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Three Cheers for Chia Seeds: The Small But Mighty Superfood 

by Laura Barns

6min read

If you’re looking for plant-based protein, you may have heard of chia seeds.

If your chia seed knowledge isn’t amazing, 1. We’ll let you off, and 2. It will be after you’ve finished reading the below. Don’t thank us, it’s what we do.

What are chia seeds?

Many people are surprised to learn that the chia plant – Salvia Hispanica – is a member of the mint family. It’s native to MesoAmerica, and the tiny seeds of the plant have a long history of use. The Mexican Tarahumara tribe (Born To Run, anyone?) ate them for strength and endurance, and an Aztec warrior would carry the seeds as part of their rations. 

The Mayan word ‘chia’ means ‘strength’, and the benefits of chia seeds reflect this and more. They have long been considered medicinal and were even used instead of gold for trade.

bowl of chia seeds

Are chia seeds healthy?

Put simply, yes. Though they may be small, these tiny seeds are certainly mighty in terms of nutritional value. They contain all nine essential amino acids, which gives them complete protein status, helping the body build and repair muscle. This is a big reason for their popularity throughout history, and today. 

They are a great source of plant-based protein, making them a favourite with vegans and veggies, and not only that, they are also high in omega-3 fatty acids which have an anti-inflammatory property – perfect for plant-based athletes.

Chia seeds are similar to flax seeds in terms of their appearance and versatility, but thanks to their antioxidant properties, they have an awesome advantage. They also contain B vitamins and are very high in minerals, containing more iron than spinach, and more calcium than dairy milk – winning! Magnesium, phosphorus, zinc, copper, manganese, potassium and selenium make up the rest of their powerhouse properties.

What do chia seeds taste like?

Chia seeds are pretty mild in flavour, which is another reason why they’re so versatile and popular as a way to boost your protein count. You can add a couple of tbsps into most vegan-friendly recipes, like soups, stews and smoothies. 

chia seeds breakfast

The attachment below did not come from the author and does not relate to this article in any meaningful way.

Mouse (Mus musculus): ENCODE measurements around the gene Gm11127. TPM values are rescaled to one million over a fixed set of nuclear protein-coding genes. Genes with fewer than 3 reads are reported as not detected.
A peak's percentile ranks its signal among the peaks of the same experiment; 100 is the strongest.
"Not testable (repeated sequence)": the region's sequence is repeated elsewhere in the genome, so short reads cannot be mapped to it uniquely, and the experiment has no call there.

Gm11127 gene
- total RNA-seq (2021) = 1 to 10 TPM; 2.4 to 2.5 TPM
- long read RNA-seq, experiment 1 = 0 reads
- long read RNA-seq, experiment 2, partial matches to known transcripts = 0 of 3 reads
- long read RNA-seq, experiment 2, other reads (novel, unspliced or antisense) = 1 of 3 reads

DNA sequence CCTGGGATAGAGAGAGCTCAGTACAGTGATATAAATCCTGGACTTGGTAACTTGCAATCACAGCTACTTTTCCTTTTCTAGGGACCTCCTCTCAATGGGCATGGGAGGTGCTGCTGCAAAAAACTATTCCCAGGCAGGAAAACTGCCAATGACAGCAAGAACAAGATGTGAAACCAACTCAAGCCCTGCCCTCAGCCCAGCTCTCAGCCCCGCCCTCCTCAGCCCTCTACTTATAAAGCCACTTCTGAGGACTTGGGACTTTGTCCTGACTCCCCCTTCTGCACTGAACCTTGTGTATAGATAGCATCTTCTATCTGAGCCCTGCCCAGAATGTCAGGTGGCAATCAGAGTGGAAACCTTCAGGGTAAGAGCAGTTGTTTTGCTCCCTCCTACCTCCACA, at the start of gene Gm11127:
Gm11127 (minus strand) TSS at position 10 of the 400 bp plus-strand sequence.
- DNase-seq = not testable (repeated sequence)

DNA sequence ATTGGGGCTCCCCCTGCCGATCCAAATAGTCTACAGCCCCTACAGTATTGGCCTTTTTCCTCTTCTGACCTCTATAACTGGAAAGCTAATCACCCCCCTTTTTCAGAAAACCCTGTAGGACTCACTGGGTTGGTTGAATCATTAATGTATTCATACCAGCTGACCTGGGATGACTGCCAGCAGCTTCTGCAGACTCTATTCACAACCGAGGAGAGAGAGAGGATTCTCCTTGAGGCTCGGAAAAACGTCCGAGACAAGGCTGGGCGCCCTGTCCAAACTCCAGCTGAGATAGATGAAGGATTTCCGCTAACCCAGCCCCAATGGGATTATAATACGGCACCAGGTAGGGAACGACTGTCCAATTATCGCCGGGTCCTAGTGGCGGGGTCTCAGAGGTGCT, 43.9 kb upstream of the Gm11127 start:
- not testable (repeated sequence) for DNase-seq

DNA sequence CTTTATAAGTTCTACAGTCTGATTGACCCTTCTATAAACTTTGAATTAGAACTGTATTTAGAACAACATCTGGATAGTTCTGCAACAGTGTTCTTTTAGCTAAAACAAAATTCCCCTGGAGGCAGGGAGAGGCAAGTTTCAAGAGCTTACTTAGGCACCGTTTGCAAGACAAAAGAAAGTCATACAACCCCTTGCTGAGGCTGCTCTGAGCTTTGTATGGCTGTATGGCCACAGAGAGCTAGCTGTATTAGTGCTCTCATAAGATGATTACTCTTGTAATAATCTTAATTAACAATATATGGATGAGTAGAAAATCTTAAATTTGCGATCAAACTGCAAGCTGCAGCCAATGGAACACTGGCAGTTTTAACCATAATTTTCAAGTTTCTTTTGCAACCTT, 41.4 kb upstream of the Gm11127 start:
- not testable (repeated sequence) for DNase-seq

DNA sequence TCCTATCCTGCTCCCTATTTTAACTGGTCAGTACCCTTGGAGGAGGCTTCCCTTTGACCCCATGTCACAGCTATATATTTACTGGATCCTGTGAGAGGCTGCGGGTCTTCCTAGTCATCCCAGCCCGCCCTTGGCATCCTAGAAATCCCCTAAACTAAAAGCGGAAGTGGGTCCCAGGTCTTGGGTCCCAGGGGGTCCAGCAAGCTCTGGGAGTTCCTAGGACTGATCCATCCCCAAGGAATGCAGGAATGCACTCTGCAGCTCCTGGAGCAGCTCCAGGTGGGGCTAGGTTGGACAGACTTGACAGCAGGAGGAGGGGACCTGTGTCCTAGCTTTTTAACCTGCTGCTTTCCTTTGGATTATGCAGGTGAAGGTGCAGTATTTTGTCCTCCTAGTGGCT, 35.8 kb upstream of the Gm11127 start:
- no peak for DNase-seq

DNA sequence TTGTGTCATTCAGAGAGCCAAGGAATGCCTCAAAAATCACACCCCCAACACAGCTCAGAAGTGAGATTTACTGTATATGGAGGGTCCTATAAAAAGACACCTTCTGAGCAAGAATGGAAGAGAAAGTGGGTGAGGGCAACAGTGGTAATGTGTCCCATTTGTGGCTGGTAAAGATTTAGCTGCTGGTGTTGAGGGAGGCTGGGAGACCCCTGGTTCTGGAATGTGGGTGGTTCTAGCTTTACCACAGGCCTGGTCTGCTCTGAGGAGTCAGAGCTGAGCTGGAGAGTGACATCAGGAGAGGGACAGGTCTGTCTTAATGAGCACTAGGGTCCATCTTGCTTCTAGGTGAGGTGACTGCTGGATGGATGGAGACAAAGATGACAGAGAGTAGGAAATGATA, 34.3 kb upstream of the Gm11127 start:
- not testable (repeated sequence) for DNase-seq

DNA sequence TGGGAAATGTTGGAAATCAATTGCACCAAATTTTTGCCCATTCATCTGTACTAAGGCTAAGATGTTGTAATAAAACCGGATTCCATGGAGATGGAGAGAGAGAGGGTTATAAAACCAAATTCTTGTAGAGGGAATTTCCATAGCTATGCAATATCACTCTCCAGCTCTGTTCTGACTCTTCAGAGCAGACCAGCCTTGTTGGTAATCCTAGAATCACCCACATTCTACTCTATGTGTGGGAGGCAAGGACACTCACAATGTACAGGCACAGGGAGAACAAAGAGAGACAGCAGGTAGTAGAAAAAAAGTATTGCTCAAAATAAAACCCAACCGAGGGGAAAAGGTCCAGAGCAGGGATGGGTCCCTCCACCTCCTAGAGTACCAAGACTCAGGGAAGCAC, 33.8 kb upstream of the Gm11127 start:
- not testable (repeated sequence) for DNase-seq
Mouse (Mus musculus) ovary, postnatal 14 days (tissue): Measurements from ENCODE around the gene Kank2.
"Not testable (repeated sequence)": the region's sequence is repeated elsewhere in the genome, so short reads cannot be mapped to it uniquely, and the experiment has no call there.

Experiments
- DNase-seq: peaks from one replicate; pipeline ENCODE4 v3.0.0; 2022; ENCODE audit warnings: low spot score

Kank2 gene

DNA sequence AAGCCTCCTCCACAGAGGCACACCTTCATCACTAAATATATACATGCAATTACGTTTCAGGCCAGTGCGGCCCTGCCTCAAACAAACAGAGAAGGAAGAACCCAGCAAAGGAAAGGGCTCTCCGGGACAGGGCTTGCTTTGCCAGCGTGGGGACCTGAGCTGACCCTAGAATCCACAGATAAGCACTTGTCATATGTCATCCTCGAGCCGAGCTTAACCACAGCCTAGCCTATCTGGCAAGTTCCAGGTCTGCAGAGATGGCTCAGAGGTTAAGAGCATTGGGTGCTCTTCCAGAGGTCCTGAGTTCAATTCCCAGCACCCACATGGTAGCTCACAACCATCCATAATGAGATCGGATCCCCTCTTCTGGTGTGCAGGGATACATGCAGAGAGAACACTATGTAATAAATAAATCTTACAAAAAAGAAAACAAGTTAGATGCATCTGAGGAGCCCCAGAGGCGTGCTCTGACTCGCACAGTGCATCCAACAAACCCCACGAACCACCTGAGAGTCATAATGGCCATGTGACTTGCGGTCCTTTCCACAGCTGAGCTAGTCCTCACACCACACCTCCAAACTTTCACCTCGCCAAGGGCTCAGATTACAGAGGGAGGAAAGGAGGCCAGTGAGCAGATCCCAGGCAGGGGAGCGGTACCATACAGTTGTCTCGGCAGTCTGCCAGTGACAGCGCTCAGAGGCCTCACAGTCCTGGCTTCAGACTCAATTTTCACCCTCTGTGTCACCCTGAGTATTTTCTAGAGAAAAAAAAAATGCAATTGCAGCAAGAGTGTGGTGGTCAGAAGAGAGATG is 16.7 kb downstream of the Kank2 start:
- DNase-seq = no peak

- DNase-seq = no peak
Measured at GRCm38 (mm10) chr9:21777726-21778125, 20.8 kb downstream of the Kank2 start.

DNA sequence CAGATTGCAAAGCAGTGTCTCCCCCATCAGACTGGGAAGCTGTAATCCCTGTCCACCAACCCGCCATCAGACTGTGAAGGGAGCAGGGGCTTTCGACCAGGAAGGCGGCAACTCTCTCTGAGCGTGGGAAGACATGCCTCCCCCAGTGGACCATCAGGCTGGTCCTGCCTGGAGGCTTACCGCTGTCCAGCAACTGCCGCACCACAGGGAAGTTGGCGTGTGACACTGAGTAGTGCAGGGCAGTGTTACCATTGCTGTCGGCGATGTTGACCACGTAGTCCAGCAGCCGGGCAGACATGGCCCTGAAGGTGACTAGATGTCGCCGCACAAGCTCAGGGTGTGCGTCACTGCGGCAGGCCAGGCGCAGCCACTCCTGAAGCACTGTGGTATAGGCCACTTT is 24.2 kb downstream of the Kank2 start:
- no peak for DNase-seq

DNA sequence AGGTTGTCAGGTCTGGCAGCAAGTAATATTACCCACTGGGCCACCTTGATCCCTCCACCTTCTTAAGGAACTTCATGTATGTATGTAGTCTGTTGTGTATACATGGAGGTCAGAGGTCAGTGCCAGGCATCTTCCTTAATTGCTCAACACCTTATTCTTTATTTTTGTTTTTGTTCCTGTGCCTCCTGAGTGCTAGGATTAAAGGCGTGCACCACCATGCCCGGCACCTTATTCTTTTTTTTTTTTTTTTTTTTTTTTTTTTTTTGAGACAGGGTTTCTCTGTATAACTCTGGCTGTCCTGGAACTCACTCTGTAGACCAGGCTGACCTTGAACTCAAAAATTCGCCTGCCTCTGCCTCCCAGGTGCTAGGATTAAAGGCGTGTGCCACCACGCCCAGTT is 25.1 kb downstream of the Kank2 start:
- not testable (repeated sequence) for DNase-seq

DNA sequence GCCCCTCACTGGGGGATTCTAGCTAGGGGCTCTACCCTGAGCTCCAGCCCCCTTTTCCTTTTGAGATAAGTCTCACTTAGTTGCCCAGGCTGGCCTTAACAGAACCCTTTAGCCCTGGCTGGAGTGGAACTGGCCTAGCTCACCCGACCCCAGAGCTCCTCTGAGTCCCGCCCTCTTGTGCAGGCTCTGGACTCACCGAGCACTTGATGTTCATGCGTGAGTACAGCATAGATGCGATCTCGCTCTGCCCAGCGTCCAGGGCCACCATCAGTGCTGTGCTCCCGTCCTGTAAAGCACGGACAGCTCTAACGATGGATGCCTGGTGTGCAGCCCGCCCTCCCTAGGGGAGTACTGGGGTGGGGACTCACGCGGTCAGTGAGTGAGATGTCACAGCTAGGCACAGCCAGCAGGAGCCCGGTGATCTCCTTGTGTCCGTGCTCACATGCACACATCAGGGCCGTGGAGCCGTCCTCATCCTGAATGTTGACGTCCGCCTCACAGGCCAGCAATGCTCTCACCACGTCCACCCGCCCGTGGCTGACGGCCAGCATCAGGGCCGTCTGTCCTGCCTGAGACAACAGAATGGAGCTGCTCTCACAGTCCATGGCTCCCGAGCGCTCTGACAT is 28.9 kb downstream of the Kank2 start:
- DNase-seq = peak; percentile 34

How to cook with chia seeds

From pancakes to puddings, and the three mentioned above, there are a million and one things you can do with chia seeds in the kitchen. 

When combined with liquid, chia seeds grow and form a gel-like substance that can be used as a good substitute for eggs in vegan baking. Simply mix 1 tbsp of seeds with 3 tbsp water to get the equivalent of one egg, and bake away!

This gel also works really well for making chia pudding for breakfast, though if you don’t fancy the faff, you’ll be pleased to know we’ve done the hard work for you. You can add a chia seed pudding to your next allplants order for the perfect morning-kick-starter. 

What else can you use chia seeds for?

Did you know that chia seeds aren’t just heroes in the kitchen? In fact, thanks to their high levels of Vitamin E, they can be used to make the perfect vegan face mask. Simply combine with coconut oil and massage onto your face, for a gentle, nourishing DIY face scrub. 

chia seeds porridge

Are chia seeds expensive?

On average, chia seeds tend to be about £3 per 100g, meaning they are quite pricey. This is largely due to importation costs. The good news, however, is that you only need one or two tbsps a day to soak up all their goodness, so a small pack should last you a couple of weeks.

Where to find chia seeds 

Chia seeds are growing in popularity, so you can now find them in the health section of most large supermarkets. If you want to keep the costs down as much as possible, it’s a good idea to consider buying in bulk from health or vegan-focused stores.

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Laura Barns
by Laura Barns

Laura is our Copywriter, who is obsessed with the Hearty Roots Stew (and has been known to eat a double serve for lunch on more than one occasion). On her day off you’ll find her walking her puppy Ralph, stopping off at bookshops and cocktail bars along the way. 

All Laura Barns's article


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